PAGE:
Cape Parrot Genetics Confirmed in PhD Research
The Cape Parrot (Poicephalus robustus), an endangered species, is endemic to forests of the Eastern Cape, KwaZulu-Natal and Limpopo Province with less than 1 600 remaining in the wild.
To earn his PhD in Genetics, Dr Riël Coetzer successfully confirmed the species status of the Cape Parrot and examined the phylogeography and conservation management of this enigmatic species. He was supervised by Dr Sandi Willows-Munro, Professor Colleen Downs and Professor Mike Perrin.
‘His research has contributed significantly towards the management and conservation of this species,’ said Willows-Munro. Coetzer’s examiners were equally unanimous that he had made an important contribution to biodiversity science, conservation genetics and ornithology in South Africa.
‘I always wanted to work on endangered animals, and make my mark within the conservation research world,’ said Coetzer on his choice of a PhD research topic. ‘It is important for me to help improve our knowledge of our different ecosystems. As I’m born and raised in the Eastern Cape, which is part of the distribution range of this scarce species, it made sense to focus on the Cape Parrot.’
Coetzer’s research had three main focus areas: (1) the taxonomy of the Cape Parrot and its position within the genus - he proved that it is indeed a distinct species despite international opinion that views it as a sub species; (2) the genetic diversity among the current populations across their distribution range and how it compares with historical data (European logging activities and dry conditions adversely affecting populations historically over time); and (3) the assessment of a set of genetic markers for possible forensic applications.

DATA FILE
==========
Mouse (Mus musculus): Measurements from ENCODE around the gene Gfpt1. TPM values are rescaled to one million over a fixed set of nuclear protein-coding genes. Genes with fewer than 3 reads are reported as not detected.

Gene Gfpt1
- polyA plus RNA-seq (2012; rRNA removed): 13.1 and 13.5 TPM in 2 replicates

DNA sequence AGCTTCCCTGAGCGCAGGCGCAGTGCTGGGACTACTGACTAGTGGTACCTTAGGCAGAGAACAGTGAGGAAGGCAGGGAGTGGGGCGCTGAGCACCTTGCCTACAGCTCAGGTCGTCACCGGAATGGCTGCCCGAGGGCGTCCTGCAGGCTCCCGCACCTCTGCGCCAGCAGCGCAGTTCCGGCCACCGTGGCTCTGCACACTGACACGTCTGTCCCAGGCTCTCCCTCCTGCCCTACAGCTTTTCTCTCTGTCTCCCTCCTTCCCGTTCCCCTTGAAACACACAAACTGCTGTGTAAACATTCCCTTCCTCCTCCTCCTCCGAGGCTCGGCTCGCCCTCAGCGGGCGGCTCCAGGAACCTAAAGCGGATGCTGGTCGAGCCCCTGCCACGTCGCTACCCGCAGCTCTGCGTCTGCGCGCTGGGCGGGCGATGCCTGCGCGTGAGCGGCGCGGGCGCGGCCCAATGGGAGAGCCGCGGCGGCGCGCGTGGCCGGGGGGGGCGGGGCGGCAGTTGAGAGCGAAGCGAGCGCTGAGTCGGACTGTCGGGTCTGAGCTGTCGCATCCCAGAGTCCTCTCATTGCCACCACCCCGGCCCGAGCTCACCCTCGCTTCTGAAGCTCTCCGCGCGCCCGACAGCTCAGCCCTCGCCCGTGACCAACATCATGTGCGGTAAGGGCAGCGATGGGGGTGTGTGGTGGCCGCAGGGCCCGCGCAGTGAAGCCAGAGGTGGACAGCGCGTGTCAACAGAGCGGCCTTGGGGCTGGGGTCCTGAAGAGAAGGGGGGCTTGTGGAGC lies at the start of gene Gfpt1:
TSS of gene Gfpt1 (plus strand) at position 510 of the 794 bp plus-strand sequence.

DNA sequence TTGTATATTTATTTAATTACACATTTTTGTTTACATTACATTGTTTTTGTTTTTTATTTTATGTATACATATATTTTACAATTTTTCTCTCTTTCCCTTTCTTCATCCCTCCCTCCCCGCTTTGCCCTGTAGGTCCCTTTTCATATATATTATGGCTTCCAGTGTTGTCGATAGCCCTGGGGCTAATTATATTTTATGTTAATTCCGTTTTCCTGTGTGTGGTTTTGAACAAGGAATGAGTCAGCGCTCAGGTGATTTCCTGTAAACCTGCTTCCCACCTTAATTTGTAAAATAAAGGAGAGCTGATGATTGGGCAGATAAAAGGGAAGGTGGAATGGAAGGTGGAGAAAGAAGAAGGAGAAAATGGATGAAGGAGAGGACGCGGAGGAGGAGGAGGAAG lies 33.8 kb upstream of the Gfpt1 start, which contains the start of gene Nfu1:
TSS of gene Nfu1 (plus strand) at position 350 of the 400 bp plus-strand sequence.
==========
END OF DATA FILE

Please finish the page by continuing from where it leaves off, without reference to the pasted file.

‘One of the major threats to Cape Parrots in South Africa, other than habitat loss, is illegal trafficking of these charismatic birds for the exotic pet trade,’ explained Coetzer. ‘It is therefore important to have an effective DNA analysis tool to identify confiscated animals and return them, if possible, to their original population.’
Coetzer identified a suitable set of microsatellite markers for use in forensic case work, which can be used to identify the population of origin of confiscated birds, to verify the legality of traded birds and to link a criminal to illegal trafficking activities.
Coetzer is currently a Post-doctoral Research Fellow at the University of the Free State. He thanked his parents for instilling a love for nature in him from a young age, and his family, friends and supervisors for their support during his PhD research. ‘I couldn’t have done any of this without you all,’ he said.